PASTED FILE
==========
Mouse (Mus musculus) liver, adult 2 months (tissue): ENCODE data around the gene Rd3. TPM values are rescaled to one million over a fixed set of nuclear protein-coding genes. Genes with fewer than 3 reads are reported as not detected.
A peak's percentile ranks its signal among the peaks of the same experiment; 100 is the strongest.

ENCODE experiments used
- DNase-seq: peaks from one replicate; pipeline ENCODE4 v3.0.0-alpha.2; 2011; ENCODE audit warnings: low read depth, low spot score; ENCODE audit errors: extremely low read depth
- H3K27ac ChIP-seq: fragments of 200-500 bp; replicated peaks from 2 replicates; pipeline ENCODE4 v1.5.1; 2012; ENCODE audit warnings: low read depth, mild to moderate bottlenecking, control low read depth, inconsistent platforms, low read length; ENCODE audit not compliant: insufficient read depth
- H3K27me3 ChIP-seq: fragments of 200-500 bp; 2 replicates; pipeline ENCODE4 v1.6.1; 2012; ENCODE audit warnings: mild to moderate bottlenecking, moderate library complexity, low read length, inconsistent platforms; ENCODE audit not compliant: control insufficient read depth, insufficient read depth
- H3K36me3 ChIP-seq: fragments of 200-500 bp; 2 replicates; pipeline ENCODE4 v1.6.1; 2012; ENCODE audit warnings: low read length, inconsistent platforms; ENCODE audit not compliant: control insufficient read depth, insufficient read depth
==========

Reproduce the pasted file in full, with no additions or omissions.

Mouse (Mus musculus) liver, adult 2 months (tissue): ENCODE data around the gene Rd3. TPM values are rescaled to one million over a fixed set of nuclear protein-coding genes. Genes with fewer than 3 reads are reported as not detected.
A peak's percentile ranks its signal among the peaks of the same experiment; 100 is the strongest.

ENCODE experiments used
- DNase-seq: peaks from one replicate; pipeline ENCODE4 v3.0.0-alpha.2; 2011; ENCODE audit warnings: low read depth, low spot score; ENCODE audit errors: extremely low read depth
- H3K27ac ChIP-seq: fragments of 200-500 bp; replicated peaks from 2 replicates; pipeline ENCODE4 v1.5.1; 2012; ENCODE audit warnings: low read depth, mild to moderate bottlenecking, control low read depth, inconsistent platforms, low read length; ENCODE audit not compliant: insufficient read depth
- H3K27me3 ChIP-seq: fragments of 200-500 bp; 2 replicates; pipeline ENCODE4 v1.6.1; 2012; ENCODE audit warnings: mild to moderate bottlenecking, moderate library complexity, low read length, inconsistent platforms; ENCODE audit not compliant: control insufficient read depth, insufficient read depth
- H3K36me3 ChIP-seq: fragments of 200-500 bp; 2 replicates; pipeline ENCODE4 v1.6.1; 2012; ENCODE audit warnings: low read length, inconsistent platforms; ENCODE audit not compliant: control insufficient read depth, insufficient read depth